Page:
The Effects of Host-like Environmental Signals and Gene Expression on Capsule Growth in Cryptococcus neoformans
Date of Award
Master of Science (MS)
Cryptococcus neoformans is a fungal pathogen that causes cryptococcosis, a disease that kills almost 200,000 people worldwide each year. A unique feature of this deadly yeast is its polysaccharide capsule, which is known to be associated with its virulence. Here, we systematically explore the effects of all possible combinations of 4 capsule-inducing signals on gene expression, cell size, and capsule size. These signals are medium (YPD, DMEM or RPMI), temperature (30°C or 37°C), CO2 (room air or 5%), cAMP (0 mM or 20 mM), and pH buffer (HEPES/no HEPES). We explore the effects of exogenous cAMP at a range of concentrations and of deletions of cAMP pathway genes PKR1, PDE1, and PDE2. We present a computational framework for identifying a set of genes that are putatively associated with capsule induction. In addition, we follow up with experiments to validate and corroborate the hypotheses from the computational analysis in search of new genes that may be involved in capsule growth.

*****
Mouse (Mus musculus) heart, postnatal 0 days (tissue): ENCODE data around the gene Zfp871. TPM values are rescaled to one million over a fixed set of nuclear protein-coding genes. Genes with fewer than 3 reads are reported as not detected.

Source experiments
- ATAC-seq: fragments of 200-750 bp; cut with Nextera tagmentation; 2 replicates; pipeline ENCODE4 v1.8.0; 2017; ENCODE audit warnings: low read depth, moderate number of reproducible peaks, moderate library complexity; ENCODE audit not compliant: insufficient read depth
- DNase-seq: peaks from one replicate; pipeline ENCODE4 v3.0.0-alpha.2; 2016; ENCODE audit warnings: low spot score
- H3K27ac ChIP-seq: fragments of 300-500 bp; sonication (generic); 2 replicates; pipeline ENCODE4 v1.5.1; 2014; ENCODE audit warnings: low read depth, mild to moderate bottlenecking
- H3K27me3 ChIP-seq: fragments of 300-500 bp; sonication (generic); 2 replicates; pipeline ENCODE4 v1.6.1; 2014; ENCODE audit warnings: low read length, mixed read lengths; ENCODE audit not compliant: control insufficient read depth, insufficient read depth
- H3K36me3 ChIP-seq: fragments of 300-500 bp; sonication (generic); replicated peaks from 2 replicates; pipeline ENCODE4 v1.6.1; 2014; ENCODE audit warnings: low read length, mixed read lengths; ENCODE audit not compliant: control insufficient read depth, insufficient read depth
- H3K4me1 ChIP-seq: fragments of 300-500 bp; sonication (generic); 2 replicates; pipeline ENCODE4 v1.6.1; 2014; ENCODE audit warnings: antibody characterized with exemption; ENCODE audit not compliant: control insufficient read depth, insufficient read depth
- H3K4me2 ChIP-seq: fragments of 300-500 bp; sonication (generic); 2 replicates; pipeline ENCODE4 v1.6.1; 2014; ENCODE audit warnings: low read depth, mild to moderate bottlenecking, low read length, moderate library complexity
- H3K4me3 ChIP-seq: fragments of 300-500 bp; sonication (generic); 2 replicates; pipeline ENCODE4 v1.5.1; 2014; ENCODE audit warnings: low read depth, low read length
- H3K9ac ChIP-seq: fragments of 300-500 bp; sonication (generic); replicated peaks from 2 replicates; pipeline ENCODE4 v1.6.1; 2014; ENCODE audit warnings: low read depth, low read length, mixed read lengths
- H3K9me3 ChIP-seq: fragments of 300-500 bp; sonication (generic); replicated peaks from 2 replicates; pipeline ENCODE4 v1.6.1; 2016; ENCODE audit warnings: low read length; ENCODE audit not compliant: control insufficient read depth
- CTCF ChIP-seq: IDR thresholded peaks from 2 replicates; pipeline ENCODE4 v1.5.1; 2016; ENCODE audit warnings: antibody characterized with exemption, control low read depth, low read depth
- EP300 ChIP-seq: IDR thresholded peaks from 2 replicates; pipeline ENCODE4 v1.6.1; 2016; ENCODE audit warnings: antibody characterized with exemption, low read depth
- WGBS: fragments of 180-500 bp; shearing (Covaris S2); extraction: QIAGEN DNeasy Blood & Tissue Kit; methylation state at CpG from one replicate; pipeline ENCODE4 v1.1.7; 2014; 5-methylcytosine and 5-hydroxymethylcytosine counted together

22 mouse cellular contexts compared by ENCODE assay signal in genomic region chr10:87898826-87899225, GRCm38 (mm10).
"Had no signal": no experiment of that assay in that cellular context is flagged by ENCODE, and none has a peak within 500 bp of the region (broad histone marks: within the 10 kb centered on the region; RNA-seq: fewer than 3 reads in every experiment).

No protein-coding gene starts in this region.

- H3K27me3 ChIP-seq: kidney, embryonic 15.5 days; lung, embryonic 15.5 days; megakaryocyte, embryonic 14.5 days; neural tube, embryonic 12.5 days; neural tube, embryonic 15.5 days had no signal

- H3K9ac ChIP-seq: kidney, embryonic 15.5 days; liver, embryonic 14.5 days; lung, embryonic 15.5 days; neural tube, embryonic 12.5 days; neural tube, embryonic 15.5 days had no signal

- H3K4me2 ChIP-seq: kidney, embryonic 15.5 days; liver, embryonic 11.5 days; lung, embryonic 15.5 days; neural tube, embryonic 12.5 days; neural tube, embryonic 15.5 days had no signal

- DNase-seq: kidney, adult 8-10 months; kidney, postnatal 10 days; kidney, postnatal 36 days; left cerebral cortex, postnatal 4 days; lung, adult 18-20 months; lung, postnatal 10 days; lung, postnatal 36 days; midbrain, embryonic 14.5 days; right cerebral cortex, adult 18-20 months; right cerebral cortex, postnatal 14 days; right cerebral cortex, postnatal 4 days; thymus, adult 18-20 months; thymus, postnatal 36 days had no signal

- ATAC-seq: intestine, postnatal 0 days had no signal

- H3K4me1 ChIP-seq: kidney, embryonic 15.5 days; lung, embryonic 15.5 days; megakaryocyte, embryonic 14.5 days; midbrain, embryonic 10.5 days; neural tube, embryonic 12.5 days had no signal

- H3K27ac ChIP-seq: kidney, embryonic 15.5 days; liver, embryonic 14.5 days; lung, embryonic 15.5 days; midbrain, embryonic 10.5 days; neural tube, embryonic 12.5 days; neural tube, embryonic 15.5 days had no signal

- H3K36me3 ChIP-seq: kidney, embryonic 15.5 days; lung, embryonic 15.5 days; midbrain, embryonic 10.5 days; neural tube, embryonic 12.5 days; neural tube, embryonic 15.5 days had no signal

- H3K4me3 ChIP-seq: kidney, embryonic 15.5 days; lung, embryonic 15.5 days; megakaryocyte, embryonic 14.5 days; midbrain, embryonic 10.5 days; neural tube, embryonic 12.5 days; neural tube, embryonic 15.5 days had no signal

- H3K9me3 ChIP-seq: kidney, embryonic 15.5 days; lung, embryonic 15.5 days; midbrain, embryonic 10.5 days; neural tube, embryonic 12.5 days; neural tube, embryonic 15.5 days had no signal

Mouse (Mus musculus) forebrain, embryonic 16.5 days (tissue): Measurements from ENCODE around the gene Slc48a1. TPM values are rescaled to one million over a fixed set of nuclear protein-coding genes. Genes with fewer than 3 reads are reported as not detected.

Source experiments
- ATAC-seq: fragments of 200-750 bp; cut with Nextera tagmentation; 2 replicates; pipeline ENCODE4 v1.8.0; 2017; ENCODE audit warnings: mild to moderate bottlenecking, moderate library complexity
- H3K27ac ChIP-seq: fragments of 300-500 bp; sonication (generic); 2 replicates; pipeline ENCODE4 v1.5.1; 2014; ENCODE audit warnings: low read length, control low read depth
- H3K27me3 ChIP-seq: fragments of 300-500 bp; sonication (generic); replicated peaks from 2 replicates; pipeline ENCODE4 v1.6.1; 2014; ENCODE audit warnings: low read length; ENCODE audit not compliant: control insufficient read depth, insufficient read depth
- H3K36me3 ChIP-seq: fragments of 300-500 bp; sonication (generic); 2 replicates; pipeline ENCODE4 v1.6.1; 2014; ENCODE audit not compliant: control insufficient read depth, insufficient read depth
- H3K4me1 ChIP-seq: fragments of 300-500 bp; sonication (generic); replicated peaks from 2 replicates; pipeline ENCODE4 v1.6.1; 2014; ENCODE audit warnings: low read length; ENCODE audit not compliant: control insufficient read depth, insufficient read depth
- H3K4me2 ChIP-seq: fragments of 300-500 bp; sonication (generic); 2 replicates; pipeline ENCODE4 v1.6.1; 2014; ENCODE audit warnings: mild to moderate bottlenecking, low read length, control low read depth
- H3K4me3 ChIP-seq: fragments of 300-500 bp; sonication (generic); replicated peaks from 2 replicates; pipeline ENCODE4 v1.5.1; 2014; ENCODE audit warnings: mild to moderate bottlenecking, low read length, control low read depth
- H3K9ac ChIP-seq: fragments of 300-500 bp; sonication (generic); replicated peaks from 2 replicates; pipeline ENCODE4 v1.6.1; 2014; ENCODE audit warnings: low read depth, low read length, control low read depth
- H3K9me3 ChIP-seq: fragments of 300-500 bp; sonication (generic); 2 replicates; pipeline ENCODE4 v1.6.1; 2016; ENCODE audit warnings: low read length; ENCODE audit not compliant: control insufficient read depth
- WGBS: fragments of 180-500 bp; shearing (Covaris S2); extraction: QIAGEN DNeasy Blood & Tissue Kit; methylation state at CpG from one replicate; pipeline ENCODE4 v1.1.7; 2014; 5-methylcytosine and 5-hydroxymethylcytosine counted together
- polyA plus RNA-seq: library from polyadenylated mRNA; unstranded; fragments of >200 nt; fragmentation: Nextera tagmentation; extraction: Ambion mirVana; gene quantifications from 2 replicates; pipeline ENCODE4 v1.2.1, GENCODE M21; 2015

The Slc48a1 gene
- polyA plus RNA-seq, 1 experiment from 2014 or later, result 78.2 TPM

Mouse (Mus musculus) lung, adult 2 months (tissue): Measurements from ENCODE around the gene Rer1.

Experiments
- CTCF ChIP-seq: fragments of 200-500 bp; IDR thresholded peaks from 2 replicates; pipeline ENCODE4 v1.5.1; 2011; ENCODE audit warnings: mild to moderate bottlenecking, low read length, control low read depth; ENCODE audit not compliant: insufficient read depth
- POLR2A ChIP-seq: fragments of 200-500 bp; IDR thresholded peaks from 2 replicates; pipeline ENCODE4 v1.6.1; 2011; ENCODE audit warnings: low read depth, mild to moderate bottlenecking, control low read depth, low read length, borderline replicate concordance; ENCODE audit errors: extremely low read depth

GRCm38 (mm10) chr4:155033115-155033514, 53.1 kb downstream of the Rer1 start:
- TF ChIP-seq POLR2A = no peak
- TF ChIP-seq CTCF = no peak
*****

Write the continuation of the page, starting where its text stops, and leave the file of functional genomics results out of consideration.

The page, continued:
Tamara Doering Jeremy Buhler
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